The Progress of Nations: The Convention on the Rights of the Child

Convention watch begins

25 of the 43 countries have created bodies to monitor progress on the Convention.

8 have created or improved data collection systems on child rights.


Of the 43 countries whose reports have so far been reviewed by the international Committee on the Rights of the Child, many have shown an obvious commitment to the Convention. Namibia and Viet Nam, for example, were commended for producing timely, clear, and self-critical reports.

After reviewing each country's report, the Committee issues concluding observations and makes recommendations. Issues raised can range from a low legal age of marriage for girls to broader questions of disparity and discrimination. Governments are required to publicize their reports and the Committee's observations.

Countries have a range of options for monitoring compliance. Since the Convention came into force, Austria, Colombia, Costa Rica, and Spain have all designated ombudsmen for children at provincial as well as at national levels. Norway appointed the world's first ombudsman for children over a decade ago.

The Government of El Salvador recently established 12 municipal councils on child rights. In Nepal, the 1992 Children's Act provides one child welfare officer for each of the country's 75 districts. In Viet Nam, the Government has set up provincial, district and commune Committees for the Protection and Care of Children. In Tunisia, child protection delegates have been appointed in all 23 governorates. In Brazil, nearly half of 5,000 municipalities now have Children's Rights Councils, and over 1,000 have established special Guardianship Councils that target children at risk.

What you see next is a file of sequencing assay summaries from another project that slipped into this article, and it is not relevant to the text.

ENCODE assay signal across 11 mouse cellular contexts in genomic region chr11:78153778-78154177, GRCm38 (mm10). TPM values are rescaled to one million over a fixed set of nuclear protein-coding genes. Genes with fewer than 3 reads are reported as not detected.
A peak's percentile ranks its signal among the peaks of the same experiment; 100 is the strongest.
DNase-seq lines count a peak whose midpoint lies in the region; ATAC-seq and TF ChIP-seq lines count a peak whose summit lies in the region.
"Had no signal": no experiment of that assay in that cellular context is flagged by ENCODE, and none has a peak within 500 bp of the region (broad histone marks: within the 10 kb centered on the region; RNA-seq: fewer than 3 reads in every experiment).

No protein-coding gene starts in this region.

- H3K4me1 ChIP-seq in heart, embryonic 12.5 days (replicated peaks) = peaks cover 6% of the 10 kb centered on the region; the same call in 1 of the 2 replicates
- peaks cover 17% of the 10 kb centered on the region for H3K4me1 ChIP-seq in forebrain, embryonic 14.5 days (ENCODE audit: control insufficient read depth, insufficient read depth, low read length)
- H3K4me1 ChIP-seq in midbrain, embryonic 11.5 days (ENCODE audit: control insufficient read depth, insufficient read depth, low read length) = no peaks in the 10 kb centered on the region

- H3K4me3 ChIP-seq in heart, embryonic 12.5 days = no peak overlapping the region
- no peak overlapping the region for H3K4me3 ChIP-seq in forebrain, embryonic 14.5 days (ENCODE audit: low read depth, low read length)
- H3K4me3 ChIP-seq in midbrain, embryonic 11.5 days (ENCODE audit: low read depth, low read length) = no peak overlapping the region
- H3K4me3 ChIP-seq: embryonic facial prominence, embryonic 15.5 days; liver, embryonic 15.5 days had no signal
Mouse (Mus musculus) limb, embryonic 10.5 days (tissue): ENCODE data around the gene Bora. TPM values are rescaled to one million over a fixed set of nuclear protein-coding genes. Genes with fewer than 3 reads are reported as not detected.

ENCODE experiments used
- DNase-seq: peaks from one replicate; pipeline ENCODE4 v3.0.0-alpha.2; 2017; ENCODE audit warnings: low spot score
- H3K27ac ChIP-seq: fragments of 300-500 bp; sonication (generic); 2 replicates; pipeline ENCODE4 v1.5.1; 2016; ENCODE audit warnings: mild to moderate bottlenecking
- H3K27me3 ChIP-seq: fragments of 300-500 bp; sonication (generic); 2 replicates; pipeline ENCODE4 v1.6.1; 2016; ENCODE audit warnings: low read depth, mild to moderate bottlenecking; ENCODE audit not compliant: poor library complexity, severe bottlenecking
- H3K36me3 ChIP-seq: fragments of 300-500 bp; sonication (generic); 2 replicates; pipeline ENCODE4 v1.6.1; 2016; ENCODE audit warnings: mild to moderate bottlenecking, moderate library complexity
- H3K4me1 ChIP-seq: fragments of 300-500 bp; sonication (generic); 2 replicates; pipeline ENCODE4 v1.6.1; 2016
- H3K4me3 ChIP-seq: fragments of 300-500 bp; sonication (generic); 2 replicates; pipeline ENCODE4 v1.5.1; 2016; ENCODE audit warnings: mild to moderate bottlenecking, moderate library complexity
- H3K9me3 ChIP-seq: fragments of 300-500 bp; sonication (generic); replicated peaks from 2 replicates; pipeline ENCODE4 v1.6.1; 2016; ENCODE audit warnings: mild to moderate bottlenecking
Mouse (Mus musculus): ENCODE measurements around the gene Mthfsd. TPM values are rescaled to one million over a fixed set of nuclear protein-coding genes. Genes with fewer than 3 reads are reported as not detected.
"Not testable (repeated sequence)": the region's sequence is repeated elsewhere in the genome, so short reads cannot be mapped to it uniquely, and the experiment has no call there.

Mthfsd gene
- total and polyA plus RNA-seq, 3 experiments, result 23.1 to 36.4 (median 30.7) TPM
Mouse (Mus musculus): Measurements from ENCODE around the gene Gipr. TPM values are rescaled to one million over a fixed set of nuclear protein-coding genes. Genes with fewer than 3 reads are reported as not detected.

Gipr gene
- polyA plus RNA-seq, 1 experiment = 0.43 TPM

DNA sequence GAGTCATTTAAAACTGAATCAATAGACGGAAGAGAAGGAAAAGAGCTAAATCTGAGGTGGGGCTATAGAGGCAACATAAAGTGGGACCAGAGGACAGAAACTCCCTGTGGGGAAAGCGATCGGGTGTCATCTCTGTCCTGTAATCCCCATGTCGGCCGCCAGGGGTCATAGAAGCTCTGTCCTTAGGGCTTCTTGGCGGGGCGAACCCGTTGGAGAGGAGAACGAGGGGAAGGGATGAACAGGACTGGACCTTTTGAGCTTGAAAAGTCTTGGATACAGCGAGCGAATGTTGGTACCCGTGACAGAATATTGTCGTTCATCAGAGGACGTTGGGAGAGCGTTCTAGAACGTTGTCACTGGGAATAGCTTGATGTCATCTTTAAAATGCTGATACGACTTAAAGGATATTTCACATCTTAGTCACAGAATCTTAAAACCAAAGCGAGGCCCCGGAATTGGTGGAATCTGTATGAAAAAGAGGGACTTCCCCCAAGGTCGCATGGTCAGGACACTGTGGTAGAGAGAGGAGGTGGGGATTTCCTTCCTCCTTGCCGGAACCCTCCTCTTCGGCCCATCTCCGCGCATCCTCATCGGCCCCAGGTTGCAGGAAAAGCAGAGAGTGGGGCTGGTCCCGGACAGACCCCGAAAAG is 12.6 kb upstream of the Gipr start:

Photo: Tunisia - child protection delegates appointed in 23 governerates.©


The institutional arrangements vary widely. France has instituted an annual report to parliament on the implementation of the Convention; Romania has established a National Committee for the Protection of the Child and has opened child protection units within selected ministries.

Data are essential for monitoring all areas addressed by the Convention. But in sensitive areas such as child labour, prostitution and slavery, child soldiers, or children in prison, information is notoriously difficult to come by. Nonetheless, the Convention has brought a new priority to data collection in some countries. Morocco is collecting material from each of the country's 1,546 communes to 'map' the most disadvantaged children. Viet Nam is developing a new system to measure progress in child rights. Argentina, Egypt, El Salvador, Namibia, the Philippines, Portugal, and Romania have all set up data collection units.


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